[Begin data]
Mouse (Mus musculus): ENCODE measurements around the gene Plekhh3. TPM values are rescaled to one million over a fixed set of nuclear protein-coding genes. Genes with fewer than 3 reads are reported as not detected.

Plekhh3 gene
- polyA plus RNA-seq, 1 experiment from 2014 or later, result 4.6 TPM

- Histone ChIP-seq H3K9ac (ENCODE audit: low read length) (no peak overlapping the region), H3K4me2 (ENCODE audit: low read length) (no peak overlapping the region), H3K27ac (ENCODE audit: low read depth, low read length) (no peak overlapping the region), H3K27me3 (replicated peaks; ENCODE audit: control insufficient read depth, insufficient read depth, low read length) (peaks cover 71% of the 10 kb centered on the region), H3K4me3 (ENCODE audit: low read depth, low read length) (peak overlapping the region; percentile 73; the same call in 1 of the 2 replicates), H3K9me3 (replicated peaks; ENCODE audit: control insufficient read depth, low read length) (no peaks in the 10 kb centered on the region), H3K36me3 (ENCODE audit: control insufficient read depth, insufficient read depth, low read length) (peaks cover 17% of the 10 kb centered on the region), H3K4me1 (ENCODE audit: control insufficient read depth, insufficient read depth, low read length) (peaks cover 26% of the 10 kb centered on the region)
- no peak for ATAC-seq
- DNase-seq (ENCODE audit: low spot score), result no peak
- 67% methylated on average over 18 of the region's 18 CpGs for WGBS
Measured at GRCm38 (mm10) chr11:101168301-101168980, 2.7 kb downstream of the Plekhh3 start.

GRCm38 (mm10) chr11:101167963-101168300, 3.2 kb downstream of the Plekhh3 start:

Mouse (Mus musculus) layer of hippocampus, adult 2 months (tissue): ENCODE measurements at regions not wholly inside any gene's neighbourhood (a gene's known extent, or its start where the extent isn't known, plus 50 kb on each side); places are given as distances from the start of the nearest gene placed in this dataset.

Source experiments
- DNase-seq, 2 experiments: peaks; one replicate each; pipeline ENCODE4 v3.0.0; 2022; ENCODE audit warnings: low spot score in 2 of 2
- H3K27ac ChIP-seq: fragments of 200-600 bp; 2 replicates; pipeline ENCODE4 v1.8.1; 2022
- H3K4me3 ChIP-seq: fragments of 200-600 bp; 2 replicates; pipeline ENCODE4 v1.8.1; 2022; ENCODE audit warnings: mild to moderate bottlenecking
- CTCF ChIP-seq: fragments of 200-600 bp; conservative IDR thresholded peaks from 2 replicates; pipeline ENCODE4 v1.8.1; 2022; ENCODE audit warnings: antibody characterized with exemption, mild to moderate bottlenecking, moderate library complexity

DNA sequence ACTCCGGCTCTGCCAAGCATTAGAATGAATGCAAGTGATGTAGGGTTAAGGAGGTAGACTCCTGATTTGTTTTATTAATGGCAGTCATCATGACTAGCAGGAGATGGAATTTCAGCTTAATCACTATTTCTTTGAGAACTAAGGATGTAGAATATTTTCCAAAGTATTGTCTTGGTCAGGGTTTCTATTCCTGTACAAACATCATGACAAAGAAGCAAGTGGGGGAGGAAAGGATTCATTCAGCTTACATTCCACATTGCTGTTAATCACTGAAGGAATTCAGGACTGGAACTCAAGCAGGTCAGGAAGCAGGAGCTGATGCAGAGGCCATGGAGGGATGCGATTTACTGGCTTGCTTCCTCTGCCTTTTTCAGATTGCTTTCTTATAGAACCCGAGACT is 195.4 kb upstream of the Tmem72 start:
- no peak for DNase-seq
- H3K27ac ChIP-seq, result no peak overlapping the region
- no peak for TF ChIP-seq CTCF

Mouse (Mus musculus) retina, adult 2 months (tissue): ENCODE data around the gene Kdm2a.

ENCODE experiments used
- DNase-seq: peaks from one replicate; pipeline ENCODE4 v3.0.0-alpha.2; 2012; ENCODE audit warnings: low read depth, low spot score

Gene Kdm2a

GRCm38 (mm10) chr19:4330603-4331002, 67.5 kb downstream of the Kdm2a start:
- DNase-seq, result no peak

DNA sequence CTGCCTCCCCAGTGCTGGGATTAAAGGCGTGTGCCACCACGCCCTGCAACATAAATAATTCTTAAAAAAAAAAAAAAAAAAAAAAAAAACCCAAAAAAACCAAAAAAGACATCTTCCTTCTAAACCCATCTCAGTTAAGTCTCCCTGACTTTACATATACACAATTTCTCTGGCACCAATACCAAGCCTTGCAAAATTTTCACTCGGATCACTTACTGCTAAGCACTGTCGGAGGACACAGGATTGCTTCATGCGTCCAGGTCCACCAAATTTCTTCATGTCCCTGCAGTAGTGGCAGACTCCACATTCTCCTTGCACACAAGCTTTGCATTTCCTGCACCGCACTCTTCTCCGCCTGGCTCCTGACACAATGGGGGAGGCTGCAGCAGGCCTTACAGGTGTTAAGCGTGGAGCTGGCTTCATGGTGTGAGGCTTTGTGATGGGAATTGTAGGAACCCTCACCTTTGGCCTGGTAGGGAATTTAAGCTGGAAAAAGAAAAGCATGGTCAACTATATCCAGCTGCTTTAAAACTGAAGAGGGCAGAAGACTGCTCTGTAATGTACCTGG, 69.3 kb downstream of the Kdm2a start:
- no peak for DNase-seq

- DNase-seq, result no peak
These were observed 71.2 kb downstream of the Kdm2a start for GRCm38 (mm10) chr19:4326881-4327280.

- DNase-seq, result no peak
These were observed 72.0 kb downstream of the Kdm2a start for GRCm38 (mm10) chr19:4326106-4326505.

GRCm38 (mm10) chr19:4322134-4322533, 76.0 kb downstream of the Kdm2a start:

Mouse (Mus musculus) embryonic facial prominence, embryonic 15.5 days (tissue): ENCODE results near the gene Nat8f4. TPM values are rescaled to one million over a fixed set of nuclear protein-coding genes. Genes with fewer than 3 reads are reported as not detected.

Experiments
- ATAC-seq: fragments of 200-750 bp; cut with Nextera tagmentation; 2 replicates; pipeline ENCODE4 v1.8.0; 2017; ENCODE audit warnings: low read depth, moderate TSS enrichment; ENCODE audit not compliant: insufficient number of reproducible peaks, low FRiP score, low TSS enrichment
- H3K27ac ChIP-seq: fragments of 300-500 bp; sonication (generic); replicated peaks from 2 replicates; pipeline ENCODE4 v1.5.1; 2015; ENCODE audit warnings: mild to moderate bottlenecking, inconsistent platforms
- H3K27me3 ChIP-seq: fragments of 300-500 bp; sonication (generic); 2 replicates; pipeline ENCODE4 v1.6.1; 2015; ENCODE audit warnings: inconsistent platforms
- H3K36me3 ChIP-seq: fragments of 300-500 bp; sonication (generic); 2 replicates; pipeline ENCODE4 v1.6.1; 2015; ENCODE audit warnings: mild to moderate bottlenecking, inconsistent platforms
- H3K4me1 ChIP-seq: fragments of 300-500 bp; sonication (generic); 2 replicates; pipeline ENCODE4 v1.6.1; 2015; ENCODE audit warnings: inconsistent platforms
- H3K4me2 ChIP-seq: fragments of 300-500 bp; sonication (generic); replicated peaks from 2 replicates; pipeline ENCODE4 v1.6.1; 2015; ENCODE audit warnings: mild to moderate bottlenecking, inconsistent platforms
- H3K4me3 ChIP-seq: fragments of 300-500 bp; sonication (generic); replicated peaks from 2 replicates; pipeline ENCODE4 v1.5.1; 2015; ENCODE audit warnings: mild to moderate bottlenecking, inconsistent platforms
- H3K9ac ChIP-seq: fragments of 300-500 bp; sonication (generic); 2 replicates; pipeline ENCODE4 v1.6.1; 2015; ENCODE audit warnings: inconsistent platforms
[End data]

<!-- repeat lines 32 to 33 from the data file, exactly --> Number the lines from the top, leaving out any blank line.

GRCm38 (mm10) chr19:4322134-4322533, 76.0 kb downstream of the Kdm2a start:

Mouse (Mus musculus) embryonic facial prominence, embryonic 15.5 days (tissue): ENCODE results near the gene Nat8f4. TPM values are rescaled to one million over a fixed set of nuclear protein-coding genes. Genes with fewer than 3 reads are reported as not detected.